Whilst we are technically past recession and (depending what commentator you listen to) things are looking up, in reality things are still tough for many businesses and there could well be a few bumps and scrapes on the way to recovery.
Many businesses’ main concerns are about generating business, managing costs and the bank balance. Fraud prevention is probably not high on the list. After all it is not going to happen to us, my staff are trustworthy there is no way they would commit a fraud and putting in anti fraud measures would add to our costs and could perhaps even be de-motivating.
Whilst many businesses are minded towards being lean and mean in order to keep costs low, measures that (wittingly or unwittingly) helped prevent fraud may be removed.Perhaps perversely, difficult times create circumstances where previously trustworthy people perpetrate fraud.
Increased risk and increased opportunity, means that there is a higher likelihood of fraud occurring. This outcome has been borne out in a recent Telegraph report that said that the KPMG Fraud Barometer recorded a sharp increase in fraud in 2010. The KPMG survey deals with frauds over £100,000 that have reached the High Court, and as such could be regarded as the tip of the iceberg! I am sure that SMEs are not immune to the trend.
Large companies have internal audit and a large number of staff, allowing easy segregation of staff duties (important for fraud prevention); they also have formal policies regarding authorisation of transactions. At the other end of the spectrum, a one man band will (or at least should) be in complete control and require no formal processes. For the businesses in between, it can be a bit trickier. For many SMEs, it is common for processes to evolve in a culture of trust and as a result there may be little segregation of duties and limited authorisation procedures. An SME with 20 staff may be sufficiently devolved and complex that the owner is not involved with day to day transactions, but it wont have the staff resources of its larger counterpart.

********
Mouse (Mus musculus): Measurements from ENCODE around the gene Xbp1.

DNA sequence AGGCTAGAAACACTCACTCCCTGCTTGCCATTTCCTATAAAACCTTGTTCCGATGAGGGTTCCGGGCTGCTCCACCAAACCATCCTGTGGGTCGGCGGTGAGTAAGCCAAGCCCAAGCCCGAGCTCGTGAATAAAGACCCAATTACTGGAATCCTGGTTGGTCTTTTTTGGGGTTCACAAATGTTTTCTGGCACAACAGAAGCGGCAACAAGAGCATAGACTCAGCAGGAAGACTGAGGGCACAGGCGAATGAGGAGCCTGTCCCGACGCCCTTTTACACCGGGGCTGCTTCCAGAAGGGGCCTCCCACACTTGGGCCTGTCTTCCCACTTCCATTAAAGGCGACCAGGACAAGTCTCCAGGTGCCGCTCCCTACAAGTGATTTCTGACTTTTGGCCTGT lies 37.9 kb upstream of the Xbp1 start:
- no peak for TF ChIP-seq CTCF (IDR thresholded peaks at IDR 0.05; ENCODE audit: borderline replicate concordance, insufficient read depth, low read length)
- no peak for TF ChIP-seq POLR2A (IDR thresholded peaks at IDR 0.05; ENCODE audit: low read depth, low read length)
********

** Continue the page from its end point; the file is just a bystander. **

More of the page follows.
It could be you was the strap line in the early days of the National Lottery. Most of us enter the lottery with a hope of winning a big prize, although the chances of winning something life changing are pretty remote – after all if you aren’t in it you can’t win it.
You don’t have to a buy a ticket for the fraud lottery, you are in it! Hopefully your ticket won’t come up and if it does it could just be the £10 prize (although even that can leave a very sour taste), it could be more and of course, winning the jackpot could change your business forever!
Whilst it could be you, in reality its not really a lottery as there are things you can do to reduce the chance of your ticket coming up. Some not only reducing the chance of fraud but perhaps also driving real improvements in your business! – I’ll talk about that in my next blog, although if you want to get in touch beforehand please contact me, David Lewis on 07836 331677 or e-mail firstname.lastname@example.org.